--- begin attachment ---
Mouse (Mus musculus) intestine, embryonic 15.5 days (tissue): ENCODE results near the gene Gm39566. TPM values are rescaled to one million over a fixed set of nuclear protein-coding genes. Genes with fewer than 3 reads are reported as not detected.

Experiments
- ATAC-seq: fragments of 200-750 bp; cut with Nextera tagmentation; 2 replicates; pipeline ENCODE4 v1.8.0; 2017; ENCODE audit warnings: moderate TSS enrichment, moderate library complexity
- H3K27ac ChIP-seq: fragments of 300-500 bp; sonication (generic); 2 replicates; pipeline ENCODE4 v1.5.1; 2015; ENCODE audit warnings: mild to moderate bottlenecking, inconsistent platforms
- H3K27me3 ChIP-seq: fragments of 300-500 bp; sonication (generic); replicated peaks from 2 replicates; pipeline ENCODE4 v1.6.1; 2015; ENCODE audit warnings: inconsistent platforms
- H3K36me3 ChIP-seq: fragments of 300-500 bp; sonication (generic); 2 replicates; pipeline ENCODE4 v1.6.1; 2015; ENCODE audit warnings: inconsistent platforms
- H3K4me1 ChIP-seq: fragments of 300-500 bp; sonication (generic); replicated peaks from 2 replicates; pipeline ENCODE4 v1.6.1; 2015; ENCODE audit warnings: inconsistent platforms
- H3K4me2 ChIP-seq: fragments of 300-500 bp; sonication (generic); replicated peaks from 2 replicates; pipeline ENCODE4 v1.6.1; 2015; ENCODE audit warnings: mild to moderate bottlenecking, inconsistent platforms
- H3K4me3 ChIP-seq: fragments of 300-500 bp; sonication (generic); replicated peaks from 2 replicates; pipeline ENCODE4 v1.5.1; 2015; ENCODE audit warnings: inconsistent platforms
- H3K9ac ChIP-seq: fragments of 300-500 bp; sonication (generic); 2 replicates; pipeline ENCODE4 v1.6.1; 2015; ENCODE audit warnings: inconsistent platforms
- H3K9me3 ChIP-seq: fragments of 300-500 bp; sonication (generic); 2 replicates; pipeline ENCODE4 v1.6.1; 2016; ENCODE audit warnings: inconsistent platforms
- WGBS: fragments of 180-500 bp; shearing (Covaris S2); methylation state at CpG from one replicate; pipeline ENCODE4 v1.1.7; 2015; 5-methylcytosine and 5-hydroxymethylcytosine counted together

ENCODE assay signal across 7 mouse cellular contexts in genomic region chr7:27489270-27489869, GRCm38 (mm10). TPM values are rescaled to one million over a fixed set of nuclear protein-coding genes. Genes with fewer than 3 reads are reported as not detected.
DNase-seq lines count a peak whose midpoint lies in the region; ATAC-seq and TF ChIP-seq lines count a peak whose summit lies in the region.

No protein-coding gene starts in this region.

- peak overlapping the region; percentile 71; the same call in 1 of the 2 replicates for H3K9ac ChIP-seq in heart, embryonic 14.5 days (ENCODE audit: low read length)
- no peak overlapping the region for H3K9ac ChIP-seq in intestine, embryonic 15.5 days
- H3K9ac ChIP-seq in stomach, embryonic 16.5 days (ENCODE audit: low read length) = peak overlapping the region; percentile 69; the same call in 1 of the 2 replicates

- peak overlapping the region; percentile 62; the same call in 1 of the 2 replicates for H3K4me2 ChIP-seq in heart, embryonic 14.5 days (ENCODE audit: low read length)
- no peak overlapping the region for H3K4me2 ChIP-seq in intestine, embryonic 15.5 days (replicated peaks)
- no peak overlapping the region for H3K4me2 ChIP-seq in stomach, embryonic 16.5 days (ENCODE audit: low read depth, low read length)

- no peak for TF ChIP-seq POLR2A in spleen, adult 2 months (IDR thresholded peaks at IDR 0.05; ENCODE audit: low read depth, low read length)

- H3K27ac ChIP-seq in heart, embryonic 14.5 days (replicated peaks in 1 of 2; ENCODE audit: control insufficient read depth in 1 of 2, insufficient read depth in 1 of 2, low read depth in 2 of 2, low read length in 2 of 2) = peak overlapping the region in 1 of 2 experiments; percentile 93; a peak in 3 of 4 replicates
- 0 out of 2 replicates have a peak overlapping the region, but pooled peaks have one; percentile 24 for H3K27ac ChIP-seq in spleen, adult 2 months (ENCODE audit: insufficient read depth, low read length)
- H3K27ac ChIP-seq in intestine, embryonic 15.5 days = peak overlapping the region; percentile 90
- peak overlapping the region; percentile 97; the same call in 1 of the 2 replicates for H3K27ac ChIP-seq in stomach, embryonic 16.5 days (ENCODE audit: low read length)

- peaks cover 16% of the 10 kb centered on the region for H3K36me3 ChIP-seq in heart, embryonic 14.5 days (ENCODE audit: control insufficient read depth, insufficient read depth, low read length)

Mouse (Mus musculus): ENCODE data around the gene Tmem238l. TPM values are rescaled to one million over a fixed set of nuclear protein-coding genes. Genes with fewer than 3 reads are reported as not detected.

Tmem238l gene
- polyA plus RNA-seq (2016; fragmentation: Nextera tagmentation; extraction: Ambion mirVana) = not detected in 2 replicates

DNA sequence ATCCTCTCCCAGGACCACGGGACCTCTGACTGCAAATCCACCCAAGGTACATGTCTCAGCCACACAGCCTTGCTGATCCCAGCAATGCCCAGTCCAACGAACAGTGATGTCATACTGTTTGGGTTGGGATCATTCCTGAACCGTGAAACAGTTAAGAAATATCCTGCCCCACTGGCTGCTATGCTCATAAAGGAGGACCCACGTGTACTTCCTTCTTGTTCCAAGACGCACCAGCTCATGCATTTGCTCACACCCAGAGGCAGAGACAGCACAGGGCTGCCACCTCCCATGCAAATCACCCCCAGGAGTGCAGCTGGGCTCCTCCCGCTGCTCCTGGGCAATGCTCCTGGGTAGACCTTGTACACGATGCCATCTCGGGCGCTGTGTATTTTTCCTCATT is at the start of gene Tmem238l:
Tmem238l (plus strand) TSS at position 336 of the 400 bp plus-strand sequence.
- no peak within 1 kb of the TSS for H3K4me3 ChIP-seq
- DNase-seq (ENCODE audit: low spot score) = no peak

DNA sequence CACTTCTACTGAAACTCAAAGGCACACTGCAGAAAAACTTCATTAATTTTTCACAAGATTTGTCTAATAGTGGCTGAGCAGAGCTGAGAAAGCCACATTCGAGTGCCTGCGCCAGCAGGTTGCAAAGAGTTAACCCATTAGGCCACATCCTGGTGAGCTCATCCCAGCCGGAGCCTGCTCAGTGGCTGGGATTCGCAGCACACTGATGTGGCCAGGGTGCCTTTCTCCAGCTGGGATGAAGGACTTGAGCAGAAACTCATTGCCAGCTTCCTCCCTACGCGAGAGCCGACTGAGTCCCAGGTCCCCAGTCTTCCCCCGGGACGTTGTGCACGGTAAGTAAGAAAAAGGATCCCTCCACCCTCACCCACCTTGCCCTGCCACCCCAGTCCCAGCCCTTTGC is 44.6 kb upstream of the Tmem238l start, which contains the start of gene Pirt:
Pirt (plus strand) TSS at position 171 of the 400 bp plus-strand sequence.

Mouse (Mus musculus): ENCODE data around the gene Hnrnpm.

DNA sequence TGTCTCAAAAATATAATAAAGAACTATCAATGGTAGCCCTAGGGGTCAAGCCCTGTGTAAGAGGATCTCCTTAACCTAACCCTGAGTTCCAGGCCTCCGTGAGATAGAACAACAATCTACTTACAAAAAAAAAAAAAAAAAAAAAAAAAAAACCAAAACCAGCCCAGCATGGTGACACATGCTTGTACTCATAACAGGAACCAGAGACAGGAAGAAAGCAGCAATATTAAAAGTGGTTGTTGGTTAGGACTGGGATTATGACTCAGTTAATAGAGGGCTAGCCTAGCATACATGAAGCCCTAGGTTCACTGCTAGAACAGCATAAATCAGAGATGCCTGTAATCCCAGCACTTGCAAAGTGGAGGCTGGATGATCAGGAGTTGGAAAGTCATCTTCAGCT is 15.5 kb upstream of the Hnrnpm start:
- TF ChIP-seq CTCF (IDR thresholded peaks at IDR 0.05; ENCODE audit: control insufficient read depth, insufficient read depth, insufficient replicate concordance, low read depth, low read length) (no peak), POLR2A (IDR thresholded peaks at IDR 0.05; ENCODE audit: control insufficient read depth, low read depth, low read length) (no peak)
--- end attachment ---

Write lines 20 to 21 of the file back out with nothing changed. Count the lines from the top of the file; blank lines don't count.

- no peak overlapping the region for H3K4me2 ChIP-seq in intestine, embryonic 15.5 days (replicated peaks)
- no peak overlapping the region for H3K4me2 ChIP-seq in stomach, embryonic 16.5 days (ENCODE audit: low read depth, low read length)